Posts Tagged ‘allergy tests’
Allergy testing may be recommended by your physician for several reasons:
-Your medication is no longer alleviating your symptoms.
-You have experienced a severe reaction that requires knowing its exact cause.
-Your allergy symptoms are worsening over time.
-Simply want to know what allergens to avoid.
Allergy testing is a fairly basic procedure that is completed within the doctor’s office, with almost immediate results. Most patients opt for one of three basic skin tests since they are faster, easier, more accurate and less expensive than a blood test to determine what allergens affect you the most.
The Skin Prick is the most common of all the allergy tests used. it involves dipping a set of 5-10 needles into a solution of individual allergens, then pressed into the skin (usually on the back) to see if any reactions occur. the entire test takes less than 20 minutes and is considered highly accurate. once the solution has been allowed to seep under the skin, a physician will check the area for redness, bumps, hives, or any other type of allergic reaction. since most patients will undergo as many as 100 of these pricks during the testing, some itchiness may occur at the affected sites, but can be alleviated after the test is done with a basic antihistamine or other prescription drug offered by the physician.
The skin prick test can be used to detect airborne allergens; food allergies and to determine what medications a patient may be allergic too before prescribing certain drugs. an intradermal test may be required if the skin prick test comes out negative to suspected allergens, yet symptoms continue. this test requires actually injecting a small amount of allergen serum into the skin to see if a reaction occurs. this is usually only done to verify a few allergies.
The skin patch is primarily used to determine a skin allergy called contact dermatitis. this test involved soaking a prepared patch in allergen solution, then placing it on the skin for 24-72 hours.
In the event a patient can not undergo any of the skin tests to determine allergies due to medications that may alter the findings or a severe case of eczema which would make it difficult to see any reaction form the testing, a radioallergosorbent (RAST) blood test may be ordered. Although is can detect allergies by measuring immunoglobin E and lgE levels produced in people with allergies and asthma, the RAST test is not as sensitive as the skin testing available and is reserved for patients who can not undergo skin testing or who has tested positive to too many foods that a more detailed test is required.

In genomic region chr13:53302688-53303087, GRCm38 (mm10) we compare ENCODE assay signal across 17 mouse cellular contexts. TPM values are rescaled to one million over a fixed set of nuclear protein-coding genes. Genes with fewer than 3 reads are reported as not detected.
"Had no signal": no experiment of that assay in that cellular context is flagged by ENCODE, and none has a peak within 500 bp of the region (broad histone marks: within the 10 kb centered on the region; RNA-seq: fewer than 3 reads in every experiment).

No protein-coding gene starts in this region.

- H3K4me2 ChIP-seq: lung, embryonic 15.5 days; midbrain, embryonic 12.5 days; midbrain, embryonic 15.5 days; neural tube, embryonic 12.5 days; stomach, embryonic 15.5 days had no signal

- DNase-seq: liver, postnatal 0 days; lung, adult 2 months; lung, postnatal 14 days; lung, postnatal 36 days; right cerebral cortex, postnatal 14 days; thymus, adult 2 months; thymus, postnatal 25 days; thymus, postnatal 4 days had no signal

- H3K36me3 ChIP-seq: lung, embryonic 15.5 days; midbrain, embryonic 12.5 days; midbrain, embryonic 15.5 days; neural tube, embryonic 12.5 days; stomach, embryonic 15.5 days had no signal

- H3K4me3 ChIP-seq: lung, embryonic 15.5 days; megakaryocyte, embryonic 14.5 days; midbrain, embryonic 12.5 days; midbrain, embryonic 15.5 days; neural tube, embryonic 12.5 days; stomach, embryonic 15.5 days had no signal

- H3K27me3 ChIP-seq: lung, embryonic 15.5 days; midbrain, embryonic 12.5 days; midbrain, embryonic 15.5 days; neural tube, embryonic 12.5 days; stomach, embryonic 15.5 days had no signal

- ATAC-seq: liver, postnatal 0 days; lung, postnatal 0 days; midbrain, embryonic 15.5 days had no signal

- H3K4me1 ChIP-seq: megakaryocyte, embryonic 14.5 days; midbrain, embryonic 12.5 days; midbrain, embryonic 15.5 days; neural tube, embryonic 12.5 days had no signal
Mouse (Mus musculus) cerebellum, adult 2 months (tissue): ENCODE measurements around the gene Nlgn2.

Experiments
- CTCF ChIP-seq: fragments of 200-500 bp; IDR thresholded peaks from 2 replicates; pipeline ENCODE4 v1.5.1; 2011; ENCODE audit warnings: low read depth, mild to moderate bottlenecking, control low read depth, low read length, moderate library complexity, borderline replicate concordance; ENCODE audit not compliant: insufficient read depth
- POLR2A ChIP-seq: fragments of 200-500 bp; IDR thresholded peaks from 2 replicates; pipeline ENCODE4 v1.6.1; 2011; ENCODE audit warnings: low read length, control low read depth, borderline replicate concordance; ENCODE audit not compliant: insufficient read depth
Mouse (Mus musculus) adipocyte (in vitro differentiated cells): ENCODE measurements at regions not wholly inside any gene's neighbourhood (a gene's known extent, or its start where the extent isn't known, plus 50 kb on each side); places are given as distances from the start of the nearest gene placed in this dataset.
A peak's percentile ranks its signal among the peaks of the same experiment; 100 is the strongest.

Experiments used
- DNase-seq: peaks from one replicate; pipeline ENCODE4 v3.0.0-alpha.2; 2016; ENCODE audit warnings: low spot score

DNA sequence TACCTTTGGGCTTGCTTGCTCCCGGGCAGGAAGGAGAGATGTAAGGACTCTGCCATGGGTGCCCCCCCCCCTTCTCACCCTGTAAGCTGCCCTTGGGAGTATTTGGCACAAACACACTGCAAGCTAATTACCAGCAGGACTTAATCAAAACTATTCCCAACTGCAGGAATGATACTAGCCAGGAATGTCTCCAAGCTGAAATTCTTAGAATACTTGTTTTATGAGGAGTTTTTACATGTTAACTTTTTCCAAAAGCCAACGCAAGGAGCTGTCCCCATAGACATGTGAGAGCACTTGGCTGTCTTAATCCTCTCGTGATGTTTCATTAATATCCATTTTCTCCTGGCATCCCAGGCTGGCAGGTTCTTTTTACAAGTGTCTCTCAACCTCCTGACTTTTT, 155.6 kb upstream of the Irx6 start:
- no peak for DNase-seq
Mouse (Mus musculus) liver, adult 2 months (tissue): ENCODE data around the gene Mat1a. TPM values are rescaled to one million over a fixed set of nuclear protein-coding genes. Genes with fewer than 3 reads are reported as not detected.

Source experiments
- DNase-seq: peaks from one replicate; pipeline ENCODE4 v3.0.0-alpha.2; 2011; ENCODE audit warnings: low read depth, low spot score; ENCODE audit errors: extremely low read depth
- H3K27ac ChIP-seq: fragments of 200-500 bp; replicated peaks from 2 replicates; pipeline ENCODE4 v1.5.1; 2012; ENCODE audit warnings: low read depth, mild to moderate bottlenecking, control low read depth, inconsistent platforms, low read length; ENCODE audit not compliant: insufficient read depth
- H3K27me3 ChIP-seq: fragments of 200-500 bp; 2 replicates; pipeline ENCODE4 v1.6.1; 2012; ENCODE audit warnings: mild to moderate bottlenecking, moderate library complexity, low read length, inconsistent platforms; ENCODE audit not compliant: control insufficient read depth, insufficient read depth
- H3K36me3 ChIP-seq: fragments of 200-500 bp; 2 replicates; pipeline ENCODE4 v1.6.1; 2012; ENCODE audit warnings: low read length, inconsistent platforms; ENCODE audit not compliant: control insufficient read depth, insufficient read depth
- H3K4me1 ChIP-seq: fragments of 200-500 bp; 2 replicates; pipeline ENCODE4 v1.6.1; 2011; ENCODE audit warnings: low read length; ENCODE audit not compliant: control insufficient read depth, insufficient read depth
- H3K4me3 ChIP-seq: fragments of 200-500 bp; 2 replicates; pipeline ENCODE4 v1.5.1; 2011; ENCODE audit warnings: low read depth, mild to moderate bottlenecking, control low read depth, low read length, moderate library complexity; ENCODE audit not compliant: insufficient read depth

Being tested for allergies is fairly simple and very accurate, allowing both patients and their physicians to see exactly what allergens are causing distress in order to best treat the patients symptoms and sometimes even alleviating the need for ongoing medications.
Even if I have used the same brand before?
I've never done it and my head is still attached, but it's not a bad idea. Even if you'e used that dye before, you can develop an allergy to it.
Well I've dyed my hair about 7 or 8 times and im only 16 years old! I went from black to brown to blonde, then red, then brown etc!…and to be honest, I never did the skin allergy tests!
I mean, I know you should, but I guess I kind of knew that I wasn't going to be allergic to hair dyes, even though I always use different hair color brands!
So the answer to your question is YES, don't do what I did, because you never know, you may be allergic to a specific ingredient that one of the hair color brands have!
So don't take the risk!
Hope this helped! bye =)
I have never done the test and have never had a problem. I think it is just a safety thing for the company. If something does go wrong they told you to test it first. Kind of like the McDonald's cautions contents may be hot on their coffee cup. just a warning